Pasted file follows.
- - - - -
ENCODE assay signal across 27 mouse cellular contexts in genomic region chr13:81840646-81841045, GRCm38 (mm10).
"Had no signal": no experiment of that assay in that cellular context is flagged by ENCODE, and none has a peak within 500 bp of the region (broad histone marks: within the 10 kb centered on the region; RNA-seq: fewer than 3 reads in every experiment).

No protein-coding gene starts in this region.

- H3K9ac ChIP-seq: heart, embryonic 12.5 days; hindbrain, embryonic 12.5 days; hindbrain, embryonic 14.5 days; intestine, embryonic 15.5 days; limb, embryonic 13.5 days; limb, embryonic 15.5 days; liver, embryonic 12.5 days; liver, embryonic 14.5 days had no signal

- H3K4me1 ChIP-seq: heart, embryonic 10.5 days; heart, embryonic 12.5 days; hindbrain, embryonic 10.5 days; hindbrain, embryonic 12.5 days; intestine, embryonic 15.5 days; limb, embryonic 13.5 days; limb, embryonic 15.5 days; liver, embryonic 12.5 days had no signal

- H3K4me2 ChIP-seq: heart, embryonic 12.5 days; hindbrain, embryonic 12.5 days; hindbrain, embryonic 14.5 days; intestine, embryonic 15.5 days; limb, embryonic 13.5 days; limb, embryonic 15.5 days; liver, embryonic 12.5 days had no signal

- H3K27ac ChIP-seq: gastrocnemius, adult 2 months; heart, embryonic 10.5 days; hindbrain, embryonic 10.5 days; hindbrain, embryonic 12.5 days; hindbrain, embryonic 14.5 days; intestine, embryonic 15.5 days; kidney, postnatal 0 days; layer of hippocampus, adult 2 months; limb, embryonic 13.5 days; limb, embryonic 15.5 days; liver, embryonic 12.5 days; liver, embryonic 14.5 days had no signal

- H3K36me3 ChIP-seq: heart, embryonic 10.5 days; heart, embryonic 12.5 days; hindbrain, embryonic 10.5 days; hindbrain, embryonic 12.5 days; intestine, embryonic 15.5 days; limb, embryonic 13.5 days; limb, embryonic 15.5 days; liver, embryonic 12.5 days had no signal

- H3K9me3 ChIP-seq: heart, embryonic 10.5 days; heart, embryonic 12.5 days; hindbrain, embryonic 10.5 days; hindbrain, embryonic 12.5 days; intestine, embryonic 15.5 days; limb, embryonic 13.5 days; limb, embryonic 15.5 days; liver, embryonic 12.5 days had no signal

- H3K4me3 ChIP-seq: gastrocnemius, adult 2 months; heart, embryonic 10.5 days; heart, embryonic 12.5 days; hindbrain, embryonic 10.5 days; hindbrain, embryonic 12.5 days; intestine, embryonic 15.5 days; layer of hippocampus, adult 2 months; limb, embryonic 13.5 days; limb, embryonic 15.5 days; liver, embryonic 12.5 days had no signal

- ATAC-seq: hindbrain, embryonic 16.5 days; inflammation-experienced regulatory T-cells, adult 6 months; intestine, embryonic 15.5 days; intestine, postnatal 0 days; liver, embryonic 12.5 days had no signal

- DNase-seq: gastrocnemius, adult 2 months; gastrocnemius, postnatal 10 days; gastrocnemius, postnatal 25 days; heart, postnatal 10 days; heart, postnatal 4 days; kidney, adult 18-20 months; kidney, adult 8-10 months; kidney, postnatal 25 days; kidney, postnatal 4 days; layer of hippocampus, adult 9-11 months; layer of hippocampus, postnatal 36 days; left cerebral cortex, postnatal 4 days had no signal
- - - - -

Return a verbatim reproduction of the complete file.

ENCODE assay signal across 27 mouse cellular contexts in genomic region chr13:81840646-81841045, GRCm38 (mm10).
"Had no signal": no experiment of that assay in that cellular context is flagged by ENCODE, and none has a peak within 500 bp of the region (broad histone marks: within the 10 kb centered on the region; RNA-seq: fewer than 3 reads in every experiment).

No protein-coding gene starts in this region.

- H3K9ac ChIP-seq: heart, embryonic 12.5 days; hindbrain, embryonic 12.5 days; hindbrain, embryonic 14.5 days; intestine, embryonic 15.5 days; limb, embryonic 13.5 days; limb, embryonic 15.5 days; liver, embryonic 12.5 days; liver, embryonic 14.5 days had no signal

- H3K4me1 ChIP-seq: heart, embryonic 10.5 days; heart, embryonic 12.5 days; hindbrain, embryonic 10.5 days; hindbrain, embryonic 12.5 days; intestine, embryonic 15.5 days; limb, embryonic 13.5 days; limb, embryonic 15.5 days; liver, embryonic 12.5 days had no signal

- H3K4me2 ChIP-seq: heart, embryonic 12.5 days; hindbrain, embryonic 12.5 days; hindbrain, embryonic 14.5 days; intestine, embryonic 15.5 days; limb, embryonic 13.5 days; limb, embryonic 15.5 days; liver, embryonic 12.5 days had no signal

- H3K27ac ChIP-seq: gastrocnemius, adult 2 months; heart, embryonic 10.5 days; hindbrain, embryonic 10.5 days; hindbrain, embryonic 12.5 days; hindbrain, embryonic 14.5 days; intestine, embryonic 15.5 days; kidney, postnatal 0 days; layer of hippocampus, adult 2 months; limb, embryonic 13.5 days; limb, embryonic 15.5 days; liver, embryonic 12.5 days; liver, embryonic 14.5 days had no signal

- H3K36me3 ChIP-seq: heart, embryonic 10.5 days; heart, embryonic 12.5 days; hindbrain, embryonic 10.5 days; hindbrain, embryonic 12.5 days; intestine, embryonic 15.5 days; limb, embryonic 13.5 days; limb, embryonic 15.5 days; liver, embryonic 12.5 days had no signal

- H3K9me3 ChIP-seq: heart, embryonic 10.5 days; heart, embryonic 12.5 days; hindbrain, embryonic 10.5 days; hindbrain, embryonic 12.5 days; intestine, embryonic 15.5 days; limb, embryonic 13.5 days; limb, embryonic 15.5 days; liver, embryonic 12.5 days had no signal

- H3K4me3 ChIP-seq: gastrocnemius, adult 2 months; heart, embryonic 10.5 days; heart, embryonic 12.5 days; hindbrain, embryonic 10.5 days; hindbrain, embryonic 12.5 days; intestine, embryonic 15.5 days; layer of hippocampus, adult 2 months; limb, embryonic 13.5 days; limb, embryonic 15.5 days; liver, embryonic 12.5 days had no signal

- ATAC-seq: hindbrain, embryonic 16.5 days; inflammation-experienced regulatory T-cells, adult 6 months; intestine, embryonic 15.5 days; intestine, postnatal 0 days; liver, embryonic 12.5 days had no signal

- DNase-seq: gastrocnemius, adult 2 months; gastrocnemius, postnatal 10 days; gastrocnemius, postnatal 25 days; heart, postnatal 10 days; heart, postnatal 4 days; kidney, adult 18-20 months; kidney, adult 8-10 months; kidney, postnatal 25 days; kidney, postnatal 4 days; layer of hippocampus, adult 9-11 months; layer of hippocampus, postnatal 36 days; left cerebral cortex, postnatal 4 days had no signal